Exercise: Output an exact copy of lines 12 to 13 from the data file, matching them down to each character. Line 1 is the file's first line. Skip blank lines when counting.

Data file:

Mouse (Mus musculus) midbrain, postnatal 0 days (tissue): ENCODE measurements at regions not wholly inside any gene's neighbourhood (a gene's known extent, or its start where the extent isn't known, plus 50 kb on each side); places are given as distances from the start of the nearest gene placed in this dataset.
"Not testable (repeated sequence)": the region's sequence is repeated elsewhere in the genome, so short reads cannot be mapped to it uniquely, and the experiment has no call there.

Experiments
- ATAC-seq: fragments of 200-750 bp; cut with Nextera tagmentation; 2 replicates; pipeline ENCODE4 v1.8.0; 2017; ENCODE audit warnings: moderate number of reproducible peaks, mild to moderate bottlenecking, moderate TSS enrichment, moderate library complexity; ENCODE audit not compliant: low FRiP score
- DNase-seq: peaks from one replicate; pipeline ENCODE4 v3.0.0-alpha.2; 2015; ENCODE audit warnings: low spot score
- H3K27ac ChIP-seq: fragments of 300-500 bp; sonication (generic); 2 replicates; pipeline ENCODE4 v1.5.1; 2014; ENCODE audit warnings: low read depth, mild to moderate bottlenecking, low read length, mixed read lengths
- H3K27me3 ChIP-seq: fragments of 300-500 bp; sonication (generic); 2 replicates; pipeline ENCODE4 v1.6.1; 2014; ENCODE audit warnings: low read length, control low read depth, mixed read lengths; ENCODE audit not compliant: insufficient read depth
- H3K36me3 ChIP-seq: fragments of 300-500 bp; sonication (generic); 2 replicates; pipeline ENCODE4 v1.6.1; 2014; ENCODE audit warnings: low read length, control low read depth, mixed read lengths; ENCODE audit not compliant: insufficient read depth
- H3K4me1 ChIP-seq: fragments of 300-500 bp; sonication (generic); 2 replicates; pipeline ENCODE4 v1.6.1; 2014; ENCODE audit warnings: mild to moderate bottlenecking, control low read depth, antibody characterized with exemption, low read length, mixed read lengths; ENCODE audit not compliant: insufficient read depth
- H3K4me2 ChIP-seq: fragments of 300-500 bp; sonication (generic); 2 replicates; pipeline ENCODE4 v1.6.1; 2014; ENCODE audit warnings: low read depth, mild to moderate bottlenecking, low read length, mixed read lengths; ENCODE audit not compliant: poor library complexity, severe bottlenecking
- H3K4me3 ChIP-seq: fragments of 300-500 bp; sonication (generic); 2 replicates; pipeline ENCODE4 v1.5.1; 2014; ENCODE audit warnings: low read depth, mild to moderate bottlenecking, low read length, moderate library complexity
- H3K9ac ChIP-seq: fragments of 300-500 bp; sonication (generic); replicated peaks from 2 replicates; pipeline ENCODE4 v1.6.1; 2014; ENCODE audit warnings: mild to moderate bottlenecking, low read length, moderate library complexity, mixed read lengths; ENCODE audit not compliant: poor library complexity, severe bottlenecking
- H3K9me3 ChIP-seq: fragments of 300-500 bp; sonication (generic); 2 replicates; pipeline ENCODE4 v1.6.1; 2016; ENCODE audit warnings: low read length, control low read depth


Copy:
- H3K9ac ChIP-seq: fragments of 300-500 bp; sonication (generic); replicated peaks from 2 replicates; pipeline ENCODE4 v1.6.1; 2014; ENCODE audit warnings: mild to moderate bottlenecking, low read length, moderate library complexity, mixed read lengths; ENCODE audit not compliant: poor library complexity, severe bottlenecking
- H3K9me3 ChIP-seq: fragments of 300-500 bp; sonication (generic); 2 replicates; pipeline ENCODE4 v1.6.1; 2016; ENCODE audit warnings: low read length, control low read depth